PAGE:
Few political events this year have garnered the global press coverage or the electric anticipation that the 19th Congress of the Chinese Communist Party (CCP) has. On Wednesday, 18 October 2017, in the 96th year of its existence, the party will meet at the Great Hall of the People in Beijing to review accomplishments of the past half-decade, and set the agenda for the next five years. The week-long Congress, which will be served by 2,287 delegates from across China, will elect members of the Central Committee (CCP-CC), and the powerful governing bodies that form the apex of the political pyramid. In the short decade since the 2008 Beijing Olympics, China has emerged as a confident power, and an influential player at the global high table. The CCP is aware that this week, the world is watching; and it is well prepared to showcase its revered political traditions and its sway over the life of the nation.
Most international focus is on the persona of Xi Jinping, president of the republic, general-secretary of CCP, and chairman of the Central Military Commission (CMC). His anti-corruption campaign – executed by loyal confidant and head of the Central Committee for Discipline Inspection (CCDI), Wang Qishan – is targeting a culture of official high-handedness and power abuse, while simultaneously eliminating potential political contenders. Questions remain regarding the fate of high-profile leaders who are now under investigation for “discipline violations”, including most recently Sun Zhengcai, erstwhile party head of Chongqing. There is speculation on how Xi will consolidate and project his power at the Congress.
It appears that Xi’s rise has seen a corresponding dilution of the party’s internal checks and balances, and its tradition of “collective leadership“. Nonetheless, will Xi still emerge as the strongest Chinese leader since Chairman Mao? Does he have the clout to bend retirement rules (68 years), thereby permitting Wang Qishan to stay on in some capacity, if not in the Politburo Standing Committee (PSC)? How to interpret the diminished stature of Premier Li Keqiang? Will younger Xi protégés, such as Chen Min’ Er, be catapulted into the seven-member Standing Committee, instead of transitioning through the 25-member Politburo? Will the Central Committee (CC) seats, vacated by retiring members, be filled entirely with Xi loyalists, effectively eliminating the famed factionalism of Chinese politics? (The 370-plus member CCP-CC is the legislative-cum-administrative nerve centre of the party, and by extension, the government.)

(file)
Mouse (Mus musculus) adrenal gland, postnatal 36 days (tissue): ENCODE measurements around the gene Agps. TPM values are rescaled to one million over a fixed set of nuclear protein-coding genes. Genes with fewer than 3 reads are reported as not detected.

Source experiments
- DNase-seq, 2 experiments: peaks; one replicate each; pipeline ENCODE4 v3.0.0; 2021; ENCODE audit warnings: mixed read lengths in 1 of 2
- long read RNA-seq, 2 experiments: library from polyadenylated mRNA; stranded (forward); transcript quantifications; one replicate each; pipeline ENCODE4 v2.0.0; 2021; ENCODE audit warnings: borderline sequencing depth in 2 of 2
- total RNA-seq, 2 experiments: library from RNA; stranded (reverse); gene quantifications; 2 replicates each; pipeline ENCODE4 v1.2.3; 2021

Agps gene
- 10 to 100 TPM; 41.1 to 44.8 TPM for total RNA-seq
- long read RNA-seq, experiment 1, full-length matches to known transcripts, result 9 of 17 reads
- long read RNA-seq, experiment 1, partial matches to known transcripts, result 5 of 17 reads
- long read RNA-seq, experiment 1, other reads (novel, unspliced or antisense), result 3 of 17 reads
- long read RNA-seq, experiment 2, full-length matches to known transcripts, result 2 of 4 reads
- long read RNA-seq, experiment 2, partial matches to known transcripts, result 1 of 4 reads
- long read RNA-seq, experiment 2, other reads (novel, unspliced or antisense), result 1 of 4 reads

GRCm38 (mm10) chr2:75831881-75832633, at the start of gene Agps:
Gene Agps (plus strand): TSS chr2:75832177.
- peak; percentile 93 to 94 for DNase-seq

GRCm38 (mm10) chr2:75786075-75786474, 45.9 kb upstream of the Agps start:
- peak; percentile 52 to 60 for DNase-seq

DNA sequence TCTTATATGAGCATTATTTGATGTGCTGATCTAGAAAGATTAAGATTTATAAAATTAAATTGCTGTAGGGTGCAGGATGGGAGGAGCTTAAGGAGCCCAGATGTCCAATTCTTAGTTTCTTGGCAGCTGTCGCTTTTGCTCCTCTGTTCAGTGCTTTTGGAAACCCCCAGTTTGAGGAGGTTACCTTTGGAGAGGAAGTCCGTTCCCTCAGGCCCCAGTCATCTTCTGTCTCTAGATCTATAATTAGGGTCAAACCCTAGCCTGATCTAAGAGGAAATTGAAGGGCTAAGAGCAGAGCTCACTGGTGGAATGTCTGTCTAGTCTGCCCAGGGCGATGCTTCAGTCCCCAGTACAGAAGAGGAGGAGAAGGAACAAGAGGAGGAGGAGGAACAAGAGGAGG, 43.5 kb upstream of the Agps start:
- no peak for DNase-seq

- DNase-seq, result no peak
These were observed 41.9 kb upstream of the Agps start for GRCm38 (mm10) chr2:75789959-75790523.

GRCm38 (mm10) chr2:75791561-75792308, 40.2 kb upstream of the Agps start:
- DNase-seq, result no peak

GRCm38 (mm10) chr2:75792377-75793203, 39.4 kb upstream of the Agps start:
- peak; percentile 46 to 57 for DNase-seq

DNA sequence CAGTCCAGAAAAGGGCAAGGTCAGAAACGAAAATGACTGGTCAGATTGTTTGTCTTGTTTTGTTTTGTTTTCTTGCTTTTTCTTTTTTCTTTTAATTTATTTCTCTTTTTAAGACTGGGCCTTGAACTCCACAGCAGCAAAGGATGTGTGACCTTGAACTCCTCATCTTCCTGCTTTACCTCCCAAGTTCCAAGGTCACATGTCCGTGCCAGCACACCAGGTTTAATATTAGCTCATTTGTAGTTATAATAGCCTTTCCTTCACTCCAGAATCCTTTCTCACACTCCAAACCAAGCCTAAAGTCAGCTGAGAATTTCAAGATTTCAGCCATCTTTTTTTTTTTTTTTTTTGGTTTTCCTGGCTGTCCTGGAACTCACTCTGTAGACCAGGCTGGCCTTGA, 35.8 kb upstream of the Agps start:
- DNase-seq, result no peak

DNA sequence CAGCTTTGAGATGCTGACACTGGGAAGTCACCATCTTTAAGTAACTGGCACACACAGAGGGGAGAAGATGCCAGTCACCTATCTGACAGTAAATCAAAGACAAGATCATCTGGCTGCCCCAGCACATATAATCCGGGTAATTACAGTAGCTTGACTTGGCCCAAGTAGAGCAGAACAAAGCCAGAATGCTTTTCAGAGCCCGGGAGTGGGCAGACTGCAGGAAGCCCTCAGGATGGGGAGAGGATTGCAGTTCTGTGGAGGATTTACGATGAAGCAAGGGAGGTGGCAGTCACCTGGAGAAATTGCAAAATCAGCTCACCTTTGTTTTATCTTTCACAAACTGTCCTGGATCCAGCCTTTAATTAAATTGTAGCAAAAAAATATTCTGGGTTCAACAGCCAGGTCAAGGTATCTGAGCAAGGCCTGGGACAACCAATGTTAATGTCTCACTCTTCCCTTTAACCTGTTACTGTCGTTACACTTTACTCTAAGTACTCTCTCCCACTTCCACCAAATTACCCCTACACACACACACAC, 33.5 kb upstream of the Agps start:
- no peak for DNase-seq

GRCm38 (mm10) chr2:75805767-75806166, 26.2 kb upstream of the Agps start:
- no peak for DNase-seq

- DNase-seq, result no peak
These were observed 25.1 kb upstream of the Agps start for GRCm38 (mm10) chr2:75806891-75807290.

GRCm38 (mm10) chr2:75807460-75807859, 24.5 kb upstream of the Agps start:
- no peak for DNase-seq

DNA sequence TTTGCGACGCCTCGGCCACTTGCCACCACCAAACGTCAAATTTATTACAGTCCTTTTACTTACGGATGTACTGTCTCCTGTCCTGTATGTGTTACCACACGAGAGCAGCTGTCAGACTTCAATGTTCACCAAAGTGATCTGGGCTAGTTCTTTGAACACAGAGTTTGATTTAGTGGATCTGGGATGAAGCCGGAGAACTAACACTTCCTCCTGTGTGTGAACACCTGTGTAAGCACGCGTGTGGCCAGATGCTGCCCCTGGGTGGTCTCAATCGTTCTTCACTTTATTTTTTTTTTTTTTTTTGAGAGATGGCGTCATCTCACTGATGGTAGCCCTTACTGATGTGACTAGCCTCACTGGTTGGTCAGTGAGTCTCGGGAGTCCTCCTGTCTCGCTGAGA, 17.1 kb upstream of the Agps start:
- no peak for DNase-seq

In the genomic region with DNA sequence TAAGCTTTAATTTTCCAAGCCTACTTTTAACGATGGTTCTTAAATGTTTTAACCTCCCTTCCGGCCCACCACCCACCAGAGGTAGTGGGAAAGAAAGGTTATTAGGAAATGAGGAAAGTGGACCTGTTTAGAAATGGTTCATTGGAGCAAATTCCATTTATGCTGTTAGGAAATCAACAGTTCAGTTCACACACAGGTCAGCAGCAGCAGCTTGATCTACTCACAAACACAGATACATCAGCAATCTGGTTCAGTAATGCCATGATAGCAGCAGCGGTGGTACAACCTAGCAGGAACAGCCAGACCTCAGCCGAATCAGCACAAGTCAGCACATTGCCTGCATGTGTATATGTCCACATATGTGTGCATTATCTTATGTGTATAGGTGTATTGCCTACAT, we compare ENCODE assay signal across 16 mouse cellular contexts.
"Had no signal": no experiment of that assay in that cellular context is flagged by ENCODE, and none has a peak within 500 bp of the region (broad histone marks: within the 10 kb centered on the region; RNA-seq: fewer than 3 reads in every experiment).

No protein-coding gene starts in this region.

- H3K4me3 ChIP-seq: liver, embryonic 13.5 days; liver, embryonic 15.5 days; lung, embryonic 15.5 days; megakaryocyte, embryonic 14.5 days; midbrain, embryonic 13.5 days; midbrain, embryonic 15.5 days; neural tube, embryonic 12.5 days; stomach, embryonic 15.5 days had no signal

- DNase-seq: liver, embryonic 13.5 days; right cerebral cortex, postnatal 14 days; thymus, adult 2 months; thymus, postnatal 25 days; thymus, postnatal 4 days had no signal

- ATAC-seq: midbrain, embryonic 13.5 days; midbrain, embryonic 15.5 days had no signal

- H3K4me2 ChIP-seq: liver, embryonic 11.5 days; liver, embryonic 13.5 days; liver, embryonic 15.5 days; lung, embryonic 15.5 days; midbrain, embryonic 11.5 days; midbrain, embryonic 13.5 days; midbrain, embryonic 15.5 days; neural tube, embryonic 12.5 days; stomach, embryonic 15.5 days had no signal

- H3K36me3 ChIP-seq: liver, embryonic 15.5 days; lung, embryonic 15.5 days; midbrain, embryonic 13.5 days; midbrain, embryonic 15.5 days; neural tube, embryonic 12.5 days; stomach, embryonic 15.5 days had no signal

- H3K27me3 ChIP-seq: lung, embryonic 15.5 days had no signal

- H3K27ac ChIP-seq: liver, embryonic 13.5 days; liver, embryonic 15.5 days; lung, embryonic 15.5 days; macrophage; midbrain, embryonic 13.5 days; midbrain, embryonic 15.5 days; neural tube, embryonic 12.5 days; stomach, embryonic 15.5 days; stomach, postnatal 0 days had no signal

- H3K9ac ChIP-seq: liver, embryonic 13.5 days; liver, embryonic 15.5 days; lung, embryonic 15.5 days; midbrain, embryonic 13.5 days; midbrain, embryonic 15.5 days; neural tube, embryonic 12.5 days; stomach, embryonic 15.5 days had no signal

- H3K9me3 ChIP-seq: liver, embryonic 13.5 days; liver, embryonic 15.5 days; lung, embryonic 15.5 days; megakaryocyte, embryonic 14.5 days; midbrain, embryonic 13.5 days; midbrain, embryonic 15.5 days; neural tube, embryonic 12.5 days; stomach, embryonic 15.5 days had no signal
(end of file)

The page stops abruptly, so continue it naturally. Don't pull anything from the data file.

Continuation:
Will Xi Jinping’s name be enshrined in the Constitution, alongside Marx, Lenin, Mao and Deng? At a minimum, will his ideas (absent his name) be appended to the party’s guiding ideology alongside Jiang Zemin’s ‘Three Represents’ and Hu Jintao’s ‘Scientific Development’ concepts? And most important, will the final composition of the PSC reveal a clear line of succession, thereby affirming the Deng Xiaoping-mandated tradition of peaceful power transition from one generation of leaders to the next?
The next few days will bring answers to these and other questions being hotly debated around the world.
However sensational these questions might seem, they are not necessarily the most interesting or pertinent ones when reflecting on China. The Party Congress has a grandeur and resonance that extends beyond a single person or personality. The Chinese Communist Party was founded in 1921 four years after the Bolshevik Revolution. The First Party Congress was held in 1922, in Shanghai. The Revolutionary party emerged from a bitter civil war and foreign occupation, to transition into independent China’s sole ruling party. It survived economic and cultural upheavals in the 1950s, 1960s and 1970s. It took advantage of, and eventually changed the course of the Cold War, and of 20th century geopolitics and geo-economics. It now leads a country that is a 21st-century economic powerhouse and diplomatic heavyweight.